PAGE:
What is Zoology

Zoology is a branch of biology that is dedicated to the study of animals. The word zoology comes from the Greek ζωον (zoon), which means ‘animal’, and –λογία (-logía), which translates ‘study’ or ‘science’.

The main objective of zoology is the examination of the morphological and anatomical description of the various animal species.: their reproduction, development, behavior and distribution.

In zoology there are different branches that are in charge of the various aspects of animals, among which we can mention:

  • zoographywhich is dedicated to the description of animals.
  • animal anatomywhich is responsible for observing the organisms of animals.
  • animal physiologywhich analyzes the chemical and physical functioning of the organism of animals.
  • zoogeographywhich looks at the relationships between animals, their environment, and their geographic distribution.
  • paleozoologywho studies fossil animals.

Likewise, there are other branches of zoology dedicated to working with specific species of animals.

Zoologists are the specialists in charge of the biological taxonomy of all species of animals, both living and dead. Some zoologists work as museologists, and are in charge of the maintenance and description of zoological collections.

The first zoologist in history was Aristotle, who, with the creation of the taxonomy, detailed numerous species and elaborated an outline of the animal classification, although many of his conclusions lacked scientific rigor and were rejected during the Renaissance, a time in which zoological investigations began to take on a character scientific. Added to this, the discovery of the microscope in those years by Anton van Leeuwenhoek allowed the study of the tissues of animals and previously unknown beings.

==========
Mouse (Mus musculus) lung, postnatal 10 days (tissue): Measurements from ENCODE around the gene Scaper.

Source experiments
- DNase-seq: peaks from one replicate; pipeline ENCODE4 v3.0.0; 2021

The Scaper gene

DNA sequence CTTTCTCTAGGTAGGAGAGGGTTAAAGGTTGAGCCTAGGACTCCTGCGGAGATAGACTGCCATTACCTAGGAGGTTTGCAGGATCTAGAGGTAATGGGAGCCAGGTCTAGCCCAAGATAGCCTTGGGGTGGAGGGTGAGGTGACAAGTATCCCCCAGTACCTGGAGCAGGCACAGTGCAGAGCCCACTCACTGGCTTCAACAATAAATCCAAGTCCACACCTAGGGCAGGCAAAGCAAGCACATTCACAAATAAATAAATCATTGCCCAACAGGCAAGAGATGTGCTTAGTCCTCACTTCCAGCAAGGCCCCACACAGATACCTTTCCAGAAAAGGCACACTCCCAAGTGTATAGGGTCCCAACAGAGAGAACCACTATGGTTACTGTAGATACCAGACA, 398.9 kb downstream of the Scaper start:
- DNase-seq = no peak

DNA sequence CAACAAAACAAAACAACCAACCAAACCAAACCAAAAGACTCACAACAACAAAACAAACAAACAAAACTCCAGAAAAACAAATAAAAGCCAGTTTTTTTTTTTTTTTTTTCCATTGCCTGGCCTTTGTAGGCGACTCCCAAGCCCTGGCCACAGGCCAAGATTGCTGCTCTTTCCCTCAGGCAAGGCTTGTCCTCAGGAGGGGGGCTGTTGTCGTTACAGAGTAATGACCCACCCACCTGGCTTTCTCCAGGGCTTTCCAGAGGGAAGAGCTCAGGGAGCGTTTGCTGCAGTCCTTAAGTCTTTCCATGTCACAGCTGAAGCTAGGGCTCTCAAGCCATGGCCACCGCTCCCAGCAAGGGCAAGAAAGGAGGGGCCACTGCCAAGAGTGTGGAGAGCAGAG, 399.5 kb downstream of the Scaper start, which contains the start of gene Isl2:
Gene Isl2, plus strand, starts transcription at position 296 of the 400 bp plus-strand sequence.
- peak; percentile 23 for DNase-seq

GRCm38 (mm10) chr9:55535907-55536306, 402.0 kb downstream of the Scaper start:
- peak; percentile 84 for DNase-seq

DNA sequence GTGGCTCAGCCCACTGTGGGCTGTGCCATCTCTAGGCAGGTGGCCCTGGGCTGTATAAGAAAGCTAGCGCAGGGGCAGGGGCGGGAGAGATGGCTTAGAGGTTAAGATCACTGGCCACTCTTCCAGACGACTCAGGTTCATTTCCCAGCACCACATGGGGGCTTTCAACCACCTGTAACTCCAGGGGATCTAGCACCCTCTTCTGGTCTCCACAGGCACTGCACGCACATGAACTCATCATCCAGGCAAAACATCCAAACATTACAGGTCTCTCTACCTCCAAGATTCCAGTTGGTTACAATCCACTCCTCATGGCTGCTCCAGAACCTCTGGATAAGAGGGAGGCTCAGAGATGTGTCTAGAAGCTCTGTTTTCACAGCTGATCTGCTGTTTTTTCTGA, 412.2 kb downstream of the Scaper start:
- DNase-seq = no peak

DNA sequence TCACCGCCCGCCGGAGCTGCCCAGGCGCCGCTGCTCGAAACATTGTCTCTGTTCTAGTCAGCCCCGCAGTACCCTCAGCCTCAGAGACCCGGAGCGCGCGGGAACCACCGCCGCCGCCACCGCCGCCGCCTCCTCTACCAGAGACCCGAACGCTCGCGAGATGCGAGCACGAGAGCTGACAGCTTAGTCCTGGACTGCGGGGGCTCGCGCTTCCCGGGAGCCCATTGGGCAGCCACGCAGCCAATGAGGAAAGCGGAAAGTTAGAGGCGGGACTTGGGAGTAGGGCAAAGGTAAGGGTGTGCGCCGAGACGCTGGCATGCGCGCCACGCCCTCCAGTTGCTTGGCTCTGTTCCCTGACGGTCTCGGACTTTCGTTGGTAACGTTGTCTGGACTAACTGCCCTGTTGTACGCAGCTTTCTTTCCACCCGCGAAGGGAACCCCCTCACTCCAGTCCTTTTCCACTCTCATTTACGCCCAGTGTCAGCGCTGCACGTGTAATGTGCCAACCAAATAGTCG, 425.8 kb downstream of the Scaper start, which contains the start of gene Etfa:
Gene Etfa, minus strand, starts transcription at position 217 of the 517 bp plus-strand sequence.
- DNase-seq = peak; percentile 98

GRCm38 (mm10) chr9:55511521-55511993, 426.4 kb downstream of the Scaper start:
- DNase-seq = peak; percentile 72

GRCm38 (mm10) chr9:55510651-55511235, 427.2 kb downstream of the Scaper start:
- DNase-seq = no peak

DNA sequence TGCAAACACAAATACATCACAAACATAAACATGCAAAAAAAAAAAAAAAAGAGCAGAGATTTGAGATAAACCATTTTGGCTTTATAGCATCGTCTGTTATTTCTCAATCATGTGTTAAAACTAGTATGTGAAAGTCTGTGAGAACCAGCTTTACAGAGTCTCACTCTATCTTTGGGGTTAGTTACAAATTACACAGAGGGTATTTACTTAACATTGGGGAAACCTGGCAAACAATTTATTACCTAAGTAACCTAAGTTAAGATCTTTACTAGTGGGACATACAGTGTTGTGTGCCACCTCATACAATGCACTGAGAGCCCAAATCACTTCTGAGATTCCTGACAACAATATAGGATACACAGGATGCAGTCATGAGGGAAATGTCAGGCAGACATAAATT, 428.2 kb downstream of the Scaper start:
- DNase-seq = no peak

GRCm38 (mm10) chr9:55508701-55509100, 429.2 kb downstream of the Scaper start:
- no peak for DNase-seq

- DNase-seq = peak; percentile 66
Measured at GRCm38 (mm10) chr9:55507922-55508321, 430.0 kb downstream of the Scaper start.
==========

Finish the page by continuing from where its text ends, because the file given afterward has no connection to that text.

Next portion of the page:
See also Taxonomy.

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Likewise, the British naturalist Charles Darwin made very important contributions to zoology with the Theory of the evolution of species, which indicates that each individual of a species develops a quality that allows it to adapt to its habitat, survive and reproduce, and inherit this adaptive virtue to its descendants; on the other hand, the worst adapted individuals do not survive and, therefore, do not leave offspring, causing the extinction of their species.

See also Evolution and Extinction.

The term of zoology It was fixed in the 17th century by the naturalist Johann Sperling, who established it in one of his works physical zoologypublished in 1661, after his death.

applied zoology

Applied zoology deals with the study of animals with economic or practical results. In this sense, zootechnics is about the breeding and multiplication of animals, as well as the production of their derivatives, such as milk, taking into account the welfare of the animal.


The zoo is a space with adequate infrastructure to maintain, care for and breed different species of animals, and so that it can be visited by the public. It also has trained personnel to provide medical treatment to sick animals and for the conservation of endangered species.